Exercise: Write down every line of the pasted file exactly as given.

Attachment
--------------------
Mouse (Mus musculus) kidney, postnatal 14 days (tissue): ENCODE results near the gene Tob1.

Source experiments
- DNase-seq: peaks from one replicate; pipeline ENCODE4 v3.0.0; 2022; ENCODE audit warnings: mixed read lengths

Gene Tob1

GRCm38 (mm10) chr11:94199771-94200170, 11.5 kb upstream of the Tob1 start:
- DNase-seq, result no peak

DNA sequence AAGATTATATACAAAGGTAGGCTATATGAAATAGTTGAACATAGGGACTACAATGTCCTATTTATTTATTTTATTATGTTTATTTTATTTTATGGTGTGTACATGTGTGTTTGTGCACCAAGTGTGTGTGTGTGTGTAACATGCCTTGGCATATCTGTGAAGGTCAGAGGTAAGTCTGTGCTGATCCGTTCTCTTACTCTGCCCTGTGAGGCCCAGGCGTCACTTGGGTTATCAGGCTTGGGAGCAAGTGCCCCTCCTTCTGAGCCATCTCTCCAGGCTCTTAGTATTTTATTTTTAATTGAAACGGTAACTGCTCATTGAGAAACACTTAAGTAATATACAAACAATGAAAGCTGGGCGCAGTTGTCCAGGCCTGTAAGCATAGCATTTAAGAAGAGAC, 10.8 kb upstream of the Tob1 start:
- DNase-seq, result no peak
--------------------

Mouse (Mus musculus) kidney, postnatal 14 days (tissue): ENCODE results near the gene Tob1.

Source experiments
- DNase-seq: peaks from one replicate; pipeline ENCODE4 v3.0.0; 2022; ENCODE audit warnings: mixed read lengths

Gene Tob1

GRCm38 (mm10) chr11:94199771-94200170, 11.5 kb upstream of the Tob1 start:
- DNase-seq, result no peak

DNA sequence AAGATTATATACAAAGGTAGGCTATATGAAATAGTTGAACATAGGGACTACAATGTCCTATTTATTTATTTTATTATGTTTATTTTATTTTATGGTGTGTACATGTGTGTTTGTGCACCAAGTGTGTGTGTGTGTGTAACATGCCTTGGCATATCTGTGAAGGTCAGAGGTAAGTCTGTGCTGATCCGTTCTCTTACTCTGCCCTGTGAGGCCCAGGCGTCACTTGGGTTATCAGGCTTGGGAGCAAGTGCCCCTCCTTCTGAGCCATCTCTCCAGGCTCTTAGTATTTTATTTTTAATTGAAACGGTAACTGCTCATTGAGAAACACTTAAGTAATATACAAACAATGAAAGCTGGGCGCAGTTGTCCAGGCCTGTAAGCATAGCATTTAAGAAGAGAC, 10.8 kb upstream of the Tob1 start:
- DNase-seq, result no peak